Last evening, I on the roof beer garden of my hotel in Japan, I had the most interesting conversation with a young man preparing to go to the Israeli Defense Forces. He said something very interesting that I often also consider: “the more you know, the less you understand.”
The young man of no more than 21 years was, as am I, fascinated with a history, politics, and technology. He was preparing to be an artificial intelligence programmer but his true passion was history. The conversation ranged from the history of the Jews in Persia, the praetorian guard, the diaspora of the Jews from Alexandria in 415, facial recognition social credit in China, Israeli politics, AI in combat and identification of friend and foe technology, false flag operations, deep state blackmail, and the virtues of American hegemony.
Rarely do I encounter people with such wide ranging and promiscuous minds that they have heard of the obscure references that I make regarding history, politics, and technology. Not only did Assaf know what I was talking about but he added to my own knowledge for which I am grateful. And his statement about history resonated with me. He said that the more he learns from highly specialized and knowledgeable historians, the more they all agree that we really understand very little.
When it comes to aging, I often make the case that although I believe the primary driver of aging is telomere attrition in stem cells and the resulting mutation, dysfunction, and depletion of those stem cells, there are other factors which experience co-variance as the body travels through time. The problem with human knowledge in general is that people get lost in the minutia of their pet theories and attempt to make deductive reasoning expand back into in inductive general statement which no longer robustly explains the emergent and dynamic properties of a complex system.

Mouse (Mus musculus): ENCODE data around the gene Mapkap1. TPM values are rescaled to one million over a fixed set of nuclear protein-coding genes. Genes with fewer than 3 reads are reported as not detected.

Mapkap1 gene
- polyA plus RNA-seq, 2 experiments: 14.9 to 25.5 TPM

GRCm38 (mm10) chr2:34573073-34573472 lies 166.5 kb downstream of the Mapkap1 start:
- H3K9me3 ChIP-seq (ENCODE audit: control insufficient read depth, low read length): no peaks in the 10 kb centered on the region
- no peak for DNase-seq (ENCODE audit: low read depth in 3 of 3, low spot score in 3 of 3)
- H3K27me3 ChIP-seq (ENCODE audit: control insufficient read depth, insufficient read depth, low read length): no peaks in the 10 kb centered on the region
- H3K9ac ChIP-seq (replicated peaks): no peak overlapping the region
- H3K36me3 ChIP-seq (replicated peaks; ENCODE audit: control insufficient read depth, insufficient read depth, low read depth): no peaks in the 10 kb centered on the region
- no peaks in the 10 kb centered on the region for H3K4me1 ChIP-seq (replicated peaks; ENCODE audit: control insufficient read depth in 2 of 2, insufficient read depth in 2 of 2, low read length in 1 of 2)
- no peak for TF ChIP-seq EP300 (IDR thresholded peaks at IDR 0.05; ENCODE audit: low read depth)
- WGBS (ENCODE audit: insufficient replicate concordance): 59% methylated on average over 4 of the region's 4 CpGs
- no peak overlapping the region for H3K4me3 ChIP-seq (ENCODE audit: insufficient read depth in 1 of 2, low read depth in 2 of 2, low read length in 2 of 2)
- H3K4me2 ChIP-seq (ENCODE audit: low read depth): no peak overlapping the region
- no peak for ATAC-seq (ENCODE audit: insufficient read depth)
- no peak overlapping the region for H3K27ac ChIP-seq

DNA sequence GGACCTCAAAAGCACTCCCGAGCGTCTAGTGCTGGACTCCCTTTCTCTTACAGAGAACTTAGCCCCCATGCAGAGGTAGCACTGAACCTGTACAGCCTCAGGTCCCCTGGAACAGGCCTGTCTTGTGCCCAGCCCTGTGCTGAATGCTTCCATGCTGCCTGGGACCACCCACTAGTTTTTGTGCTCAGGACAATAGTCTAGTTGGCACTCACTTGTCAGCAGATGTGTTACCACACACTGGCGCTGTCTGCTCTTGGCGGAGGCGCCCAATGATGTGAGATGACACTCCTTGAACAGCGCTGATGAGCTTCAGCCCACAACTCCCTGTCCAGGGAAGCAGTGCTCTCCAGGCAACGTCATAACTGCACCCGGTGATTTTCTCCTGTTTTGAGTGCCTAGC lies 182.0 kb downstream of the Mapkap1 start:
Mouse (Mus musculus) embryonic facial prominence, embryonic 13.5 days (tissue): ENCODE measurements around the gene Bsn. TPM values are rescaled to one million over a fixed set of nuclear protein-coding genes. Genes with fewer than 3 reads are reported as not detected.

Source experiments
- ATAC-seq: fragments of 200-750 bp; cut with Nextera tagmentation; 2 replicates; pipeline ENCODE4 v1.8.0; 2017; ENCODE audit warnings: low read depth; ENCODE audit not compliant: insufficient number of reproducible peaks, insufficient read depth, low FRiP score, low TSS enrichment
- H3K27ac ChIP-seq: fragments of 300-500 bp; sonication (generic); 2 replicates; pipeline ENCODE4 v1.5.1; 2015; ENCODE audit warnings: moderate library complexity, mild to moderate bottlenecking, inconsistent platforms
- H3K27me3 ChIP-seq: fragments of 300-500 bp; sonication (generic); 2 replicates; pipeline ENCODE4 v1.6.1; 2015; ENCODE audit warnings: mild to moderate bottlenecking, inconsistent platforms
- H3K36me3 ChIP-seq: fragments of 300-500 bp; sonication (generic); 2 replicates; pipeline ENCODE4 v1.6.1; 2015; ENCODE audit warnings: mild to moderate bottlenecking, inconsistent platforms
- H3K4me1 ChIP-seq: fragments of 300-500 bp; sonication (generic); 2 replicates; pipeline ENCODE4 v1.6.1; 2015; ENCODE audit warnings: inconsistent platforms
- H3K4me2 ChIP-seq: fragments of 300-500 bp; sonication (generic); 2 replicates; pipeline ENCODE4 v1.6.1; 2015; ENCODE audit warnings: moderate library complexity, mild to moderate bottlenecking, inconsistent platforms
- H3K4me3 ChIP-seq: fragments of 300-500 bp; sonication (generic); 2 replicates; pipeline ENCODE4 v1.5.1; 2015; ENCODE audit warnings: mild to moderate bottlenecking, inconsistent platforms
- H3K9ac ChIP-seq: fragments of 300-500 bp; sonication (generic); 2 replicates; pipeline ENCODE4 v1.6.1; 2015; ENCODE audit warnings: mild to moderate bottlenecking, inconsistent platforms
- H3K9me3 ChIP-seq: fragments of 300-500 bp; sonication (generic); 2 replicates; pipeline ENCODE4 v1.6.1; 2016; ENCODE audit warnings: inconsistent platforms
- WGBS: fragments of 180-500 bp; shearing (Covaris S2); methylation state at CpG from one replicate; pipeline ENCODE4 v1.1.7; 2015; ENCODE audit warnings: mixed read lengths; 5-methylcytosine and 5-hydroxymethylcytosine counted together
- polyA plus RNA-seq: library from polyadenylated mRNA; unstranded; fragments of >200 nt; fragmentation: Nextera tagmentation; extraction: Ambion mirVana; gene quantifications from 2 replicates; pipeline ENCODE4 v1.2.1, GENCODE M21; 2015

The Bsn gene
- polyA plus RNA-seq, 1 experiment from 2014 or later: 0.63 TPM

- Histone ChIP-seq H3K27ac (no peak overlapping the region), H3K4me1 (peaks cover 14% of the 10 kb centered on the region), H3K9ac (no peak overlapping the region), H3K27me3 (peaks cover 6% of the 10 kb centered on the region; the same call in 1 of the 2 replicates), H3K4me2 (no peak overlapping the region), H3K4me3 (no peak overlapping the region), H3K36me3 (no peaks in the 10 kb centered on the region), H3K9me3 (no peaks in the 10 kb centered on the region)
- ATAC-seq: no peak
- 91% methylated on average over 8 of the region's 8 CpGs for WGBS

The problem with stories is that they have limited explanatory power. In fact, the emergent properties of any complex system are not only not easily understood as merely the assemblage of many subplots; the actual symphony makes no sense when you just read one instrumentalist’s sheet music.
By analogy, we are not even able to understand one instrumentalist’s music if you consider the cells to be musicians. The songs are their exosomes. The notes are their molecules of proteins, mRNA, and miRNA. But the types of instruments and the ways they generate their timbres with overtones and harmonics is something that will permanently opaque to us as well.
If people think they are ever going to understand and mitigate aging by deduction down to single molecules or cells as in the case of the GDF11 believers of even the hypothalamic cell believers, they are undertaking a fool’s errand.
I received a message this morning about exosomes, miRNA, and two candidate molecules in hypothalamic cells that control aging. This triply tickled my reptilian brain but as Assaf, the student of history warned, the more you know, the less you understand. Click the headline below to read more but beware. A good story, just like one interpretation of history, will never be the whole complex picture. A story is just a linear and simplified explanatory model which, when expanded, loses its predictive value. If you want an artistic rendering of what I am trying to explain, I refer you to this previous blog about the movie, Rashomon.